Wednesday, March 28, 2007

Year in the Life books Part V: Religion

Often I end up reading two books about nearly the same topic either simultaneously, or one right after the other. Such was the case in 2003, when I read two books about contemporary rabbis and their congregations.

Fried, Stephen. The New Rabbi: A Congregation Searches for Its Leader. New York : Bantam Books, 2002.
Wilkes, Paul. And They Shall Be My People: An American Rabbi and His Congregation. 1st Grove Press pbk ed. New York: Grove Press; 1994.

Both of these cover more than a year. Fried sets out to chronicle a process--really, two processes--the retiring of a popular, long-time rabbi at a large Conservative synagogue in the Philadelphia area, and the congregation's search for a new rabbi. Wilkes hangs his tale on the efforts of a rabbi at a Conservative synagogue in Worcester, Massachusetts, to put together and then lead members of his congregation on a trip to Israel.

Both writers do end up covering the day-to-day life in the synagogue. It wasn't news to me that there are strong interpersonal conflicts in congregations--both my parents were very active in their respective congregations as I was growing up. But I haven't read many vivid chronicles of those conflicts, until I found these books. I learned a lot about the practice of Conservative Judaism, and the debates within it. The books cover all kinds of topics: the importance of Jerusalem to Judaism, the role of and pressures on a cleric's spouse, how to keep the sabbath in this day and age, tithing, merits of church schools, and the tensions between leading a congregation spiritually and leading it in more worldly matters.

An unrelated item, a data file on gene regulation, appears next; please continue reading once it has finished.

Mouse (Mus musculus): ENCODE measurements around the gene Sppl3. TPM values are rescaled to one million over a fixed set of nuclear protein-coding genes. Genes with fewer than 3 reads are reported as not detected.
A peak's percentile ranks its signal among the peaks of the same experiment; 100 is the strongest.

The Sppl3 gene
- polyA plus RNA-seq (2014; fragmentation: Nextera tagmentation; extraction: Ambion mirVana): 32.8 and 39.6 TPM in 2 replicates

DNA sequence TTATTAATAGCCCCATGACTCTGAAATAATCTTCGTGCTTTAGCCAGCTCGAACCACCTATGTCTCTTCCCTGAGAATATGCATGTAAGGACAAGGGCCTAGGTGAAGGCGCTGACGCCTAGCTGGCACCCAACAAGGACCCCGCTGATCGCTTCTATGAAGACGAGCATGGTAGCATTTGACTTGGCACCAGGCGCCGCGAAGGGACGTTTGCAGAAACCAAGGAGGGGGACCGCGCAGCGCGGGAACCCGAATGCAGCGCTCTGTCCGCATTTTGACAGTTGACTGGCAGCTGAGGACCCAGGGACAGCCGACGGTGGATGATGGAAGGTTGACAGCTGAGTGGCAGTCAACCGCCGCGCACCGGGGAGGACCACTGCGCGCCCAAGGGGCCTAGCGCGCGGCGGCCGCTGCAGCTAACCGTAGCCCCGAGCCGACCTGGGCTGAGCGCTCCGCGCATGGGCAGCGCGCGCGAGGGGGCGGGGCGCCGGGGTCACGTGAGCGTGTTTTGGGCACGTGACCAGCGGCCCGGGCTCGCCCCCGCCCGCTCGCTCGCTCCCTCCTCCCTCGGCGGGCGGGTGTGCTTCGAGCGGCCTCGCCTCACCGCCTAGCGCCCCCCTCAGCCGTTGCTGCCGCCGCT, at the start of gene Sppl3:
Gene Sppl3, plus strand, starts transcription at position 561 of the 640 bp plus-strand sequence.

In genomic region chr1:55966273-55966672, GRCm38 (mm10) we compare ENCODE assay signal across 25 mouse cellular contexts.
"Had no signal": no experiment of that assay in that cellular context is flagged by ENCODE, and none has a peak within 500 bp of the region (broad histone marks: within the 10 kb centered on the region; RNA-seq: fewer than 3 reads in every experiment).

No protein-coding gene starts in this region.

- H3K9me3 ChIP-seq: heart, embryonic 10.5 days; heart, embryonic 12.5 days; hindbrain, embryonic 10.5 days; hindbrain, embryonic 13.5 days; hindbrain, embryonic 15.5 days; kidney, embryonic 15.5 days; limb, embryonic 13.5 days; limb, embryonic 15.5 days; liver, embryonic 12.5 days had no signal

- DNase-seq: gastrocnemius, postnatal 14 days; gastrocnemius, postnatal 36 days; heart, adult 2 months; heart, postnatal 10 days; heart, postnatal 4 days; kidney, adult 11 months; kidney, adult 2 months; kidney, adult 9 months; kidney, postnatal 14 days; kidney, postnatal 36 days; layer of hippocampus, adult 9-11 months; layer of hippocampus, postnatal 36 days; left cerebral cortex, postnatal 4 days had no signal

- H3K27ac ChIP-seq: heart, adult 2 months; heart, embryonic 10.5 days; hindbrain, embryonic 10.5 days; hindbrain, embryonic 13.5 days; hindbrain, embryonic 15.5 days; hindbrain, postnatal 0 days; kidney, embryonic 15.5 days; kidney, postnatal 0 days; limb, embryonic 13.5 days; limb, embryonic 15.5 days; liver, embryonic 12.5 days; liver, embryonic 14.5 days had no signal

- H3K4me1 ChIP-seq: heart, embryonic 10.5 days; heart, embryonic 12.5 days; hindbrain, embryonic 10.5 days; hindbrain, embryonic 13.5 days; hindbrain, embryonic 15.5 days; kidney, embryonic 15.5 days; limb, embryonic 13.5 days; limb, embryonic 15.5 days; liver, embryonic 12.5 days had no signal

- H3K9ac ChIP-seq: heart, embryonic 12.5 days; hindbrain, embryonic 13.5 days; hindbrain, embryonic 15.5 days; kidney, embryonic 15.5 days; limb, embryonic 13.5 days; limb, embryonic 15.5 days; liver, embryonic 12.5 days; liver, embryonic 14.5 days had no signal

I liked Fried's book a bit better than Wilkes, maybe because I read it first. Fried's book includes his own return to practicing Judaism after his father's death. While Wilkes does have a lot about the daily life of the synagogue, it also devotes a lot of space to the synagogue group's visit to the Holy Land--interesting, but not what I was looking for in the book.

Keeler, Robert F. Parish! The Pulitzer Prize-Winning Story of a Vibrant Catholic Community. New York: Crossroad, 1997.

Keeler expands his award-winning series from Newsday newspaper about an active parish in Long Island, New York, to book length. Individual chapters are devoted to different aspects or groups within this parish. Keeler doesn't focus on one or two individuals, as Fried and Wilkes do, but the people he portrays are very interesting. I recall quite a bit about how this church is preparing for the projected shortage in priests, in terms of encouraging the lay congregation to be more active, and considering combining parishes.

Other entries with "Year in the Life" books: June 20, 2006–restaurants/chefs; June 22, 2006–part II: education; August 26, 2006–part III: theater and business; Oct 11, 2006–part IVa: sports; Feb 21, 2007–part IVb: sports; April 6, 2007–part IVc: sports; and May 2, 2007–part VI: miscellaneous.